***These titles are groups to watch and be worried about. The rest are the good guys.
Do-It is a website through the University of Washinton that provides links to technology involving special education. While it isn’t pretty to look at and it discusses Universal Design in Education (often unclear) there are topics and ideas related to assistive technology that may be worth exploring.
Gary S. Stager is an education technology consultant and presenter for teachers and administrators, and his website discusses the use of laptops and he provides workshops pertaining to software development, online learning, and planning.
***iNACOL is a nonprofit association advocating online education. I worry this group would like nothing better than to see the end of all brick and mortar schools for every student totally online. But it is important to understand what is happening in the world of online education. The website includes a number of reports/research, and professional development and networking opportunities.
***International Society for Technology in Education (ISTE) While many problems exist with the current push for technology involving learning, it is important to pay attention to organizations that provide information about technology. The ISTE presents corporate policy positions involving the global/digital world.
NOVA is a great PBS program, but don’t overlook their website which is loaded with information. They provide STEM resources and you can catch up on programs you may have missed. Here are the topics:
- Ancient Worlds
- Body +Brain
- Military + Espionage
- Physics +Math
- Planet Earth
- Space +Flight
- Tech + Engineering
Save Maine Schools Here a teacher describes in plain language, everyone can understand, the technology takeover of public schools. What is happening in Maine is happening across the country. We all need to pay attention.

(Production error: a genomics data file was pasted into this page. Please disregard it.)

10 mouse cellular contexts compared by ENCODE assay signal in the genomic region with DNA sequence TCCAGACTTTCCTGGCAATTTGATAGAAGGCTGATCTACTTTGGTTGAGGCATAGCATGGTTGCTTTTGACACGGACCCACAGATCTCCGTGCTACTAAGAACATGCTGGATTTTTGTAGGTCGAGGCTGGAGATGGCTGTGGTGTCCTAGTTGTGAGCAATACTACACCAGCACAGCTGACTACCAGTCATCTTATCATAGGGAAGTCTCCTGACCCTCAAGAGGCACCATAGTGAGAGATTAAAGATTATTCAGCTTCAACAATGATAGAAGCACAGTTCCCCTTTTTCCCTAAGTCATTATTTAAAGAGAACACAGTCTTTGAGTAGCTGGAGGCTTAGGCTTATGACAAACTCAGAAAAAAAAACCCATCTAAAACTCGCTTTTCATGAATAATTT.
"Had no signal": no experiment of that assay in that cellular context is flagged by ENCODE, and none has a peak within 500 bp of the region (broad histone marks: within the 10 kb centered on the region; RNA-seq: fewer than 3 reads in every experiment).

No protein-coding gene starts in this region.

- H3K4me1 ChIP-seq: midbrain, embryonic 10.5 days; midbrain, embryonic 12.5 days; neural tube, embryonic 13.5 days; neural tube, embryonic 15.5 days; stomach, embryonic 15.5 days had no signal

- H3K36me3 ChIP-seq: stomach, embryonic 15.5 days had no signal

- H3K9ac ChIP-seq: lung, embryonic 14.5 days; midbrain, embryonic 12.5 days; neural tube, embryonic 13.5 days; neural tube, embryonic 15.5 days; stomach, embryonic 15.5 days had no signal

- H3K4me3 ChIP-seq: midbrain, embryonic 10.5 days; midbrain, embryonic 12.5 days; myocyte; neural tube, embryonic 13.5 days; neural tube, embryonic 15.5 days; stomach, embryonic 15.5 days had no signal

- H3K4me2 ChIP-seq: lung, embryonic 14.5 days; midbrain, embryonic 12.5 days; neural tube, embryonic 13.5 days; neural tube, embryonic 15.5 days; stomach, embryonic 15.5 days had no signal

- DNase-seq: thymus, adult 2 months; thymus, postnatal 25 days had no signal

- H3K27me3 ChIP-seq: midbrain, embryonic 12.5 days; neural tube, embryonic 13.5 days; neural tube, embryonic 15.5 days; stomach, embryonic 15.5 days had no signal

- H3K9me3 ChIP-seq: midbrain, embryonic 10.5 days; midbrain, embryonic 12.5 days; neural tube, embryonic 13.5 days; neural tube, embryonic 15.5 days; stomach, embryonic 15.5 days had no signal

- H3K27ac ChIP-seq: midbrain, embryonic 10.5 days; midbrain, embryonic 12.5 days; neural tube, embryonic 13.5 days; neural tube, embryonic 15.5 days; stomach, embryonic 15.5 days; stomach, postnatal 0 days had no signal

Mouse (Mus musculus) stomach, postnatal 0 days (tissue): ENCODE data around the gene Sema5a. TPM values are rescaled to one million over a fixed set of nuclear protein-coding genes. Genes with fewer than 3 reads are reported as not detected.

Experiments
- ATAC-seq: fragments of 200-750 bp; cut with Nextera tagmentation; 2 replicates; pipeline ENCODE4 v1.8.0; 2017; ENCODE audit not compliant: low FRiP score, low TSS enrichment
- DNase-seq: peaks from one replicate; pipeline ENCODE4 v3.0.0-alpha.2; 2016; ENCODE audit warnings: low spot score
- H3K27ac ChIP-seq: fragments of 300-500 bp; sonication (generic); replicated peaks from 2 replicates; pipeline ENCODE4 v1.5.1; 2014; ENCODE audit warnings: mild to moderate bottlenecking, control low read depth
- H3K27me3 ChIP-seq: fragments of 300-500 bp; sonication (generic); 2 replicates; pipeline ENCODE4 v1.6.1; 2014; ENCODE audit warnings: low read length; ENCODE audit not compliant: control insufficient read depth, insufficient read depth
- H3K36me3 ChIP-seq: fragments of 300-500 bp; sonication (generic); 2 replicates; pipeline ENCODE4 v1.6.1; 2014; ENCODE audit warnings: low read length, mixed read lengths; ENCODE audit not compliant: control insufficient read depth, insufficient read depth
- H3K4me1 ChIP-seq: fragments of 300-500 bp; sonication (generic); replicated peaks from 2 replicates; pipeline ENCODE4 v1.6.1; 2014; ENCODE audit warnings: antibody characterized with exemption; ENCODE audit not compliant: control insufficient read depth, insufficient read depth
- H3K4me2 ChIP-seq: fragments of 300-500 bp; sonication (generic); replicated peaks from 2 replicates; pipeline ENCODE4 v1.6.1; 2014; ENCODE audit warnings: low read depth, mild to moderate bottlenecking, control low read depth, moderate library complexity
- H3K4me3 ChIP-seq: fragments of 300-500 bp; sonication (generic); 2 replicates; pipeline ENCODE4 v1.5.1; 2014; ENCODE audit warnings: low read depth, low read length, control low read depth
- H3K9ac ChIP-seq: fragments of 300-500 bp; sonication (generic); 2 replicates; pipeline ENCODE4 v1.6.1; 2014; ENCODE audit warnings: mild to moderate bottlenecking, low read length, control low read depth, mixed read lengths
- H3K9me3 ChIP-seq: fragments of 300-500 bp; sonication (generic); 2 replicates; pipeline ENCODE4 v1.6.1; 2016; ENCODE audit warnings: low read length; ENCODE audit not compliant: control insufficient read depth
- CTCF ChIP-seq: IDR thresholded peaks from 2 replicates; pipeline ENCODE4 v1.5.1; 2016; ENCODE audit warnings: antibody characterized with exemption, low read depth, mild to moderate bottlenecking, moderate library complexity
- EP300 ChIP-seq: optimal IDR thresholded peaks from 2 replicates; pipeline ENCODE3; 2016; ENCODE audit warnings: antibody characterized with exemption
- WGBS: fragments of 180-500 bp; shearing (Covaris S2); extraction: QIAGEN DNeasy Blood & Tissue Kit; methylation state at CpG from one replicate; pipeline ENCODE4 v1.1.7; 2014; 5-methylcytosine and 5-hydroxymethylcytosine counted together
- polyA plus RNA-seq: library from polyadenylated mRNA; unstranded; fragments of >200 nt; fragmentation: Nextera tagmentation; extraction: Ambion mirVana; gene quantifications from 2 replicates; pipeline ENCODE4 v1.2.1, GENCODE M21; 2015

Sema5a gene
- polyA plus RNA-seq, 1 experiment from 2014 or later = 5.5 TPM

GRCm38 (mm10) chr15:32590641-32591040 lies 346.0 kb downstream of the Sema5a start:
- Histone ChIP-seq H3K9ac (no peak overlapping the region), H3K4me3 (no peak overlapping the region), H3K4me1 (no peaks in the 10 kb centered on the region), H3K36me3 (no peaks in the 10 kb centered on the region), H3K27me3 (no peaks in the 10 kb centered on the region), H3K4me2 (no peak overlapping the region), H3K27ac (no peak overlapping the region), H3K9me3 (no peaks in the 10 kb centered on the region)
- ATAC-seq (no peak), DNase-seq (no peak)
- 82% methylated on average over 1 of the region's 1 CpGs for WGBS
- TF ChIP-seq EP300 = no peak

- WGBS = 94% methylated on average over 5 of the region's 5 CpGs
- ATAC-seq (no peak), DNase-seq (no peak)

Screens and Kids: “Information and advocacy for classroom screen safety in Maryland schools.” The subtitle says it all. Maryland’s largest school district is Montgomery County, and they are watching everything about tech.
Missouri Education Watchdog: Activist moms have it covered. A great blog with a wealth of information for the whole country about school reform, and especially technology. Some posts are long, so get a cup of coffee and plan on spending time learning valuable information. It will be worth it!
Technology and Media division (TAM) of the Council for Exceptional Children works to assist students with disabilities through technology. The topics are relevant to tech use in today’s classrooms.
Wrench in the Gears is a timely website with so many school-tech connections it will make your head spin! Everyone needs to understand how technology is invading public education and what it will mean to the future of learning for students. Technology looks to be the endgame of school privatization, Wrench in the Gears shows why this is so.
Online Learning: What Every Parent Should Know. A Network for Public Education Report. This report clearly lays out the online threat to teachers and public schools. It packs a lot into 20 pages. If you’re confused about the meaning of “Future Ready” start reading about it here.
“Online K-12 Schooling in the U.S.: Uncertain Private Ventures in Need of Public Regulation.” by Gene V. Glass and Kevin G. Welner. Boulder, CO: National Education Policy Center. October 2011.
“Knowledge Universe and Virtual Schools: Educational Breakthrough or Digital Raid on the Public Treasury. by Gerald Bracey. George Mason University. Through the Educational Policy Research Unit (EPRU). Arizona State University. April 2004.
Our Children @ Risk. EdTech Position Paper by Parents Across America. There is much background and documentation for parents and educators here. 2016.
“The K-12 Virtual Primary School History Curriculum.” by Susan Ohanian. Independent Researcher. Education Policy Research Unit. Arizona State University. April 2004.
A Place Called School by John I Goodlad
Failure to Connect by Jane M. Healy
The Flickering Mind: The False Promise of Technology in the Classroom and How Learning Can Be Saved by Todd Oppenheimer